The diagram above succinctly describes the relationship. To become a better leader, you must first become better at the individual components, then do the various things that leadership requires.

We’re super, super excited to be debuting this new concept very soon at the FLF conference in New Orleans…stay tuned for the Prezi!

Eye-Fi upload fix: how to get past hotel logins

Having been living in Shanghai for some time and travelling all over Asia, it finally occurred to me that I would be well served with a WiFi-enabled SD card in my Canon D100; Imagine! The wonderful convenience of having to never remove the SD card again, simply uploading pictures through the ether as I return from another adventure.

The beginning, middle, and end of all my problems.

Having been convinced of this glorious future, I convinced my buddy Lee to get one for via on Amazon and deliver it to me when he came to visit. I could barely contain my excitement when I finally got the SD card of my dreams.

However, actually setting it up turned out to be a lesson in frustration. It seems that despite the Eye-fi being marketed as an on-the-go device, wifi networks with splash pages are not supported. It even says so on their customer support page. This is certainly a problem when a huge majority of public places use splash screen like this:

And hotels would often have pages like this:

Basically, any page that forces you to login or click a button before giving you access will NOT work with the eye-fi cards.

Being frustrated won’t help, however; Afterall, my own home wifi uses a similar setup and right now I was about to admit I spent $60 on a glorified SD card unless I came up with a way to bypass this issue.

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China – Huangshan (黄山) Part 2

To start from the beginning of the trip, Click here

Once we were at the top, we found the mountain to ourselves; To our delight. we discovered that since Christmas is not a widely practiced holiday, Winter is by-and-large considered a low season. Lee (Our ever helpful tour guide) told us that we were saving almost a third of the cost compared to if we were to visit during the summer.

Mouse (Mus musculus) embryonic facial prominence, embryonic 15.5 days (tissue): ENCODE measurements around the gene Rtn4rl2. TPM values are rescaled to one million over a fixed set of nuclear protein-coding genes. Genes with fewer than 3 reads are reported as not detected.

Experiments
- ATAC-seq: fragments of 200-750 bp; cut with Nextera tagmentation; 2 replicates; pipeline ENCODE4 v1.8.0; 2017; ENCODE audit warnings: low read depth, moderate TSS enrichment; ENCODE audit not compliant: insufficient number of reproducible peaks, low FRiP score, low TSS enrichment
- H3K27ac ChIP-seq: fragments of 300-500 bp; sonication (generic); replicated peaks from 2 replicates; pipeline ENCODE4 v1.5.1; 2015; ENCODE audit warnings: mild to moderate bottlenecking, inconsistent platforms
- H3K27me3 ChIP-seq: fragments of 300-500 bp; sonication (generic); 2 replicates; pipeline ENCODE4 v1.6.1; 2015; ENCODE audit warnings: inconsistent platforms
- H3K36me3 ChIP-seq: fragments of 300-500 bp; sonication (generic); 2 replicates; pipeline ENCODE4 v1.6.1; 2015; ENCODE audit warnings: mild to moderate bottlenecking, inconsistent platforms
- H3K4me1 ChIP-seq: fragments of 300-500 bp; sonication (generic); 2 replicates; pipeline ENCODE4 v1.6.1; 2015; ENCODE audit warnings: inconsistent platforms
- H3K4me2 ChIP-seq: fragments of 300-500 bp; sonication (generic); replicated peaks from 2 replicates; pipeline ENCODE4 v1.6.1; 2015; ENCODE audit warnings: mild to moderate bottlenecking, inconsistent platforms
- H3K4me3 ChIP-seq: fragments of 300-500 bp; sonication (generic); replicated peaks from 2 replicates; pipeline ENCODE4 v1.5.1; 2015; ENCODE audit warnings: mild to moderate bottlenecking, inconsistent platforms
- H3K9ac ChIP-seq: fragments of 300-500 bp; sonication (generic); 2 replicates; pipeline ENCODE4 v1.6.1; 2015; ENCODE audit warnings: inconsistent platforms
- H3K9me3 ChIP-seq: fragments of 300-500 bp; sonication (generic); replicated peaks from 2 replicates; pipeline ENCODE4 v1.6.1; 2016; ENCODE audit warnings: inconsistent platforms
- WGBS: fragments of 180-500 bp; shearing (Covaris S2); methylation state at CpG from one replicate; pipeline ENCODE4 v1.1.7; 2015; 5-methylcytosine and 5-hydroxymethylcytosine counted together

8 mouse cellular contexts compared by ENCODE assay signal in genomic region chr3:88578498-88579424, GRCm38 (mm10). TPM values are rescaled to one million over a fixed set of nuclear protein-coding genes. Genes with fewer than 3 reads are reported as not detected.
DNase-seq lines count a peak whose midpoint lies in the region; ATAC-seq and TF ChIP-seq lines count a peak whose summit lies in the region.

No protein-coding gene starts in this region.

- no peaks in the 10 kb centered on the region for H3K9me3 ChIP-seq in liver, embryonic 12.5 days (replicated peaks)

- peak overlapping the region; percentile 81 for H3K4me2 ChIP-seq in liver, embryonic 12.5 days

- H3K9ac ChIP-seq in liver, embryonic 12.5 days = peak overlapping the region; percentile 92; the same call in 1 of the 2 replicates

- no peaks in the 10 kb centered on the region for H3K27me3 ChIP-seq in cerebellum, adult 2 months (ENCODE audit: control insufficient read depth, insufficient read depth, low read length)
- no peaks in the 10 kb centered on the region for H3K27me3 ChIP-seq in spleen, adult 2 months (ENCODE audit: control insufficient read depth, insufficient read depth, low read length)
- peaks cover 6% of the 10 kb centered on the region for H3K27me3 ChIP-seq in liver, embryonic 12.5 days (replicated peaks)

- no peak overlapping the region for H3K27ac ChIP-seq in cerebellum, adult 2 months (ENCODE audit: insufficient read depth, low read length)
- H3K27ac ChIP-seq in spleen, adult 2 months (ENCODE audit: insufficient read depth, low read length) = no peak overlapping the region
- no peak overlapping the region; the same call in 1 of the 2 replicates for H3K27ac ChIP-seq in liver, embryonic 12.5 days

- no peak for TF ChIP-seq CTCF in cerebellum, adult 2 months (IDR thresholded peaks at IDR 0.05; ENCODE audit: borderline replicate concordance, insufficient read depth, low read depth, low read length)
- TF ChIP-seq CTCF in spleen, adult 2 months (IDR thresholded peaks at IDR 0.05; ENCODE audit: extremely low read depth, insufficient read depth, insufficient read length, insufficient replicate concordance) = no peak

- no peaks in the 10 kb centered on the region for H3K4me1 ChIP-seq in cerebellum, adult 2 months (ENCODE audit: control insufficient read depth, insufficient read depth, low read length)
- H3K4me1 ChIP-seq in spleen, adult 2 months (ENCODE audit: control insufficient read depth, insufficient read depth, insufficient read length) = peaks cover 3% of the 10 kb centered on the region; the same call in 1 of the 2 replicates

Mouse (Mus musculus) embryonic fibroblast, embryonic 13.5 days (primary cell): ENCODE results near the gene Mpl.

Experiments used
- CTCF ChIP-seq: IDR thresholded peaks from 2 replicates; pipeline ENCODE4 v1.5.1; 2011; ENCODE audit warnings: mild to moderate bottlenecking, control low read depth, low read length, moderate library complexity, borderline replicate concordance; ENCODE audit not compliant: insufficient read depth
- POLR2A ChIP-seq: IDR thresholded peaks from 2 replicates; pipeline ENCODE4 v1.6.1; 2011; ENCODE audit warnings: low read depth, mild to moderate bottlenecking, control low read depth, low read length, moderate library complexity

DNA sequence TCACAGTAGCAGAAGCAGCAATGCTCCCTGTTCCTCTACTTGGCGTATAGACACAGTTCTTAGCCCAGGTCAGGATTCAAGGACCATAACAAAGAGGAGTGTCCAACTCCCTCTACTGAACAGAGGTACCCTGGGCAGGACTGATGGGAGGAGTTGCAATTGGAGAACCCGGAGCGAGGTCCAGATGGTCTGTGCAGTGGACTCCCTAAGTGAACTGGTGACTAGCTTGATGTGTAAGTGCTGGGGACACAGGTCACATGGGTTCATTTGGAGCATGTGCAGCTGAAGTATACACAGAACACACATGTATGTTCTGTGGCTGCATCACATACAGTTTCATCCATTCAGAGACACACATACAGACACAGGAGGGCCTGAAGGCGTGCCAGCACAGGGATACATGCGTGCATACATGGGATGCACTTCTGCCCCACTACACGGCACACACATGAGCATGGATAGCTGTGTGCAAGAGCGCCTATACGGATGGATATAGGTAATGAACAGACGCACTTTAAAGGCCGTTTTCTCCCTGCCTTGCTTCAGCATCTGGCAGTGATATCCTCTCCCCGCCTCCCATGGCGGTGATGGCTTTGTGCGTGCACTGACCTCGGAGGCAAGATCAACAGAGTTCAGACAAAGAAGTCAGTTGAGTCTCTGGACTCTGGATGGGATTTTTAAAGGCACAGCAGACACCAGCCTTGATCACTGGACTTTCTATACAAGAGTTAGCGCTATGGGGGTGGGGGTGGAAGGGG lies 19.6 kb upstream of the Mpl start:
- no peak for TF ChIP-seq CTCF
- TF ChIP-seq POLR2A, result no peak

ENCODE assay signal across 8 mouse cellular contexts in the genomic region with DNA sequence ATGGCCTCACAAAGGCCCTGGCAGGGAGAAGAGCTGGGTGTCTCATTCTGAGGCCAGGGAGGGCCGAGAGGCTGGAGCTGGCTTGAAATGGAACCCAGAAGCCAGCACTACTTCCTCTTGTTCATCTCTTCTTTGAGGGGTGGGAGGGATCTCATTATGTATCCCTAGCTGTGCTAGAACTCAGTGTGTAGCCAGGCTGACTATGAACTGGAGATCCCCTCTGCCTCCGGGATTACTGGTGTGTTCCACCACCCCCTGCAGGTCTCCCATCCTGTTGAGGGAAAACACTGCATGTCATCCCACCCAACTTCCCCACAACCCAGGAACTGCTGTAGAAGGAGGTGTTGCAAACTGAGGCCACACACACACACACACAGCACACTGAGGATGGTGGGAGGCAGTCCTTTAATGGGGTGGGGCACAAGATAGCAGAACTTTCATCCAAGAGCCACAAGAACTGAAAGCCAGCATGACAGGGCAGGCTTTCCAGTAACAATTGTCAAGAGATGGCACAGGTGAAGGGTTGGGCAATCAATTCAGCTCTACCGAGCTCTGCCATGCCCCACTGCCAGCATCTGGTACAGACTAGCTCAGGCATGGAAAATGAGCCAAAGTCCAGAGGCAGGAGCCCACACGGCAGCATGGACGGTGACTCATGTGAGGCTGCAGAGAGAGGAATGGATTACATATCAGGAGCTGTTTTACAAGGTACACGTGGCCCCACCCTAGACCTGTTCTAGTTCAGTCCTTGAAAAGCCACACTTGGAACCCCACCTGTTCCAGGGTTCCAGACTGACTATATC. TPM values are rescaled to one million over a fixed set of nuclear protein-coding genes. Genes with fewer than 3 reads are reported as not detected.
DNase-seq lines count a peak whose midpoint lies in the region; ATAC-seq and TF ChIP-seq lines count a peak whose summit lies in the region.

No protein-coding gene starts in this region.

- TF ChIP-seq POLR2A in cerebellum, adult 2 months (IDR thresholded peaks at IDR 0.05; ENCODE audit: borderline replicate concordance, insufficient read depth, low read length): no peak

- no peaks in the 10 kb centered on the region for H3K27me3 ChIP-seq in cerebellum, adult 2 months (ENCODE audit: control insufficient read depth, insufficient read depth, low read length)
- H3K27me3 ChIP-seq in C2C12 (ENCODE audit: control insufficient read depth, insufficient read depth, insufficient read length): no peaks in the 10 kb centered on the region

After a 30 minute hike from the cable car, we arrived at the most famous of the ten pines of Huangshan, Ying Ke Pine (迎客松).

Looks like the pine is welcoming visitors!
Looks like the pine is welcoming visitors!

Our tour guide told us that this is a common location for foreign VIPs to take pictures while in Huangshan, so of course, we had to observe tradition:

We're friends!
Look! We’re friends!

We continued on for a few more hours, climbing up to Beginning-to-believe Peak and marveled at our luck, as the clear weather afforded us amazing views of the entire range and plains below.

Continue reading “China – Huangshan (黄山) Part 2”

China – Huangshan (黄山) Part 1

Back in December, I had the amazing opportunity to travel with my wife and our friend Senai to the famed 黄山 (Yellow Mountain). We had planned to make this one of our must-see trips while staying in China, due to its relative proximity to Shanghai, as well as being close to Hongcun (宏村), another beautiful UNESCO heritage site in the Anhui region.

Rocky granite as far as the eye can see

There were a number of options getting from Shanghai to Huangshan; A 6 hour bus ride, an overnight sleeper, and a daily flight. We choose the sleeper since none of us have ever tried it, and the price was quite reasonable (~$40 per person)

Senai, looking contemplative as the train rolls through China's countryside.
Senai, looking contemplative as the train rolls through China’s countryside.

The sleeper turned out to be an excellent option, as it was a very comfortable way to travel for the price. We arrived in Huangshan city in the next morning, ready for adventure.

Continue reading “China – Huangshan (黄山) Part 1”